The M60 normally came with a 20-shot magazine, and was rated for use with standard 230-grain FMJ ammunition (standard or Match grade).

      Back then, a clean M60 (they were well cared for)could be picked up for about $200. Later on, Marlin made their semi-auto carbine in .45 ACP on about the same principle.

      Neither one sold very well around here. Buckeyes generally hold that a rifle-sized, rifle-weight, rifle-type weapon ought to fire an actual rifle cartridge. Things like 9mm Uzi “carbines” were never big sellers around OH, either.

      AK clones have always been popular. An SMG-sized arm that hits about like a low-end .30-30 WCF seems about right to most Ohio shooters.

      For pistol-caliber shooting we tend to use…pistols.

      😉

      cheers

      eon

  3. Ian, some point in the narration part you say that part of the Reising’s unpopularity was “because it was a delayed blowback gun”. Well, I’ll beg to remind anyone, that so was the Thompson until the advent of the M1 and M1A1, putting it in the straight blowback club thereafter.
    The 1st Marine Raiders were definitely not the best admirers of the Reising, in fact it was the Rangers who started the black legend of the Reising by slinging their own ones into the crocodile-infested waters of the Lunga River after the Guadalcanal campaign by the orders of their chieftain, Red Mike Edson.
    Of the famous Reising users, the M55s are also seen in several of the rare period photos of the USMC Navajo code talkers – even though in the movie ‘Windtalkers’ all you can see are Thompsons galore.

    • It is the mass of the action bar that provides a good part of the delay.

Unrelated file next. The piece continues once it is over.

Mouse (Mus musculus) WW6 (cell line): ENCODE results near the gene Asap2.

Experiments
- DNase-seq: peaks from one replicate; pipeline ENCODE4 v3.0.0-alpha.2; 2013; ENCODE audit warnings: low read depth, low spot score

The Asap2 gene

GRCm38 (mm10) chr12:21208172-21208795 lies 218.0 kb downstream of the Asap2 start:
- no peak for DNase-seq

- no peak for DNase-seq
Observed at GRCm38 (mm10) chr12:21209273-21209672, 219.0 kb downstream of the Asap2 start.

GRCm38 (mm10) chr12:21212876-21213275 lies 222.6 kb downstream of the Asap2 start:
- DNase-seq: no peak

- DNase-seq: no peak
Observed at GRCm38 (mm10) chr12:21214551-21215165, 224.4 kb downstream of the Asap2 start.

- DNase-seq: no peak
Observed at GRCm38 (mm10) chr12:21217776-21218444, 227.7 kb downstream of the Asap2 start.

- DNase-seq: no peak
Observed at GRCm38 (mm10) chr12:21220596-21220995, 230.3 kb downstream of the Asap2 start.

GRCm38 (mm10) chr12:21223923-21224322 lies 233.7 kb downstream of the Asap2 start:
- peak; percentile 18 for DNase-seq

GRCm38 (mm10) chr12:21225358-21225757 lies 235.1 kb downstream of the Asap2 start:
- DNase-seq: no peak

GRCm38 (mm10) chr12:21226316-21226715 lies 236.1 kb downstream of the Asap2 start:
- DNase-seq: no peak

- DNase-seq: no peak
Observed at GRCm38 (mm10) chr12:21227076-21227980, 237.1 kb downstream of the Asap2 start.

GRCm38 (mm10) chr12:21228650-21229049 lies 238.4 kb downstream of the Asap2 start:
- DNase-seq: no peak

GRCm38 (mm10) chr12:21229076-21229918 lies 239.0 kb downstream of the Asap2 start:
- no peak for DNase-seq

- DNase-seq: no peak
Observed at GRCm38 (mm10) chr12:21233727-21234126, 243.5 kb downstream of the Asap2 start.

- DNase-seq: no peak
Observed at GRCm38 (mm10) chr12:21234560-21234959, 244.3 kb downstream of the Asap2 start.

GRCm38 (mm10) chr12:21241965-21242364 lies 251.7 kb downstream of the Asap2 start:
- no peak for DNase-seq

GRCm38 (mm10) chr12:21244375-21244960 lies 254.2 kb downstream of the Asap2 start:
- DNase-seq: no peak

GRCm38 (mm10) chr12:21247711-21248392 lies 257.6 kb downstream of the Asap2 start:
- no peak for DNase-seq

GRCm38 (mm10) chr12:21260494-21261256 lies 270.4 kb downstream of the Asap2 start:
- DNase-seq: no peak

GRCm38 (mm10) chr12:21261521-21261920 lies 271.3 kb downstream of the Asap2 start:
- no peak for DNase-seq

The bolt sliding in the recess in the roof of the receiver, has to cam the action bar back out of the way, via the sloped cams before it can drop.

      The cams accelerate the action bar, and multiply the apparent strength of the recoil and mainsprings.

      Note, it depends on angles and inertia, not friction.

      It’s all very clever. With more thought to the other parts of the gun, the ideas might still have merit. esp for something like a .30 carbine class round, or perhaps even bigger.

      It certainly looks easier to cut straight cams than say a de Kiraly accelerator lever, or Mauser/CETME roller seats

        • At instant of firing, the small breechbolt, through the support of camming action bar and locked in recess inside the receiver, uses all the mass of the weapon to stand against to the recoil force generated by the fired round instead of sole mass of recoiling parts being common in the usual blowback. The brechbolt transmits sufficient amount of momentum to the action bar for cycling the action. Very clever approach for using powerfull rounds with small massed firearms and should be questioned why not used in the following times. IMHO.

          • Or, a truer statement; the recoiled gun gives the momentum for action bar to start its backward travel for delocking the small breechbolt from locking recess of receiver and the breechbolt goes backward by gained momentum and remaining gas pressure in the barrel. This concept was used partly as slightly different form in Benelli M76 pistol.

      • “It’s all very clever. With more thought to the other parts of the gun, the ideas might still have merit. esp for something like a .30 carbine class round, or perhaps even bigger.”
        There exist successful delayed-blowback fire-arm for .30 Carbine – the San Cristóbal carbine used in Dominican Republic and designed by Pál Király (designer of Danuvia 39.M sub-machine gun).
        When Reising was tasked with designed .30 carbine fire-arm he designed this:
        http://www.forgottenweapons.com/wp-content/uploads/manuals/Reising%2030%20carbine.pdf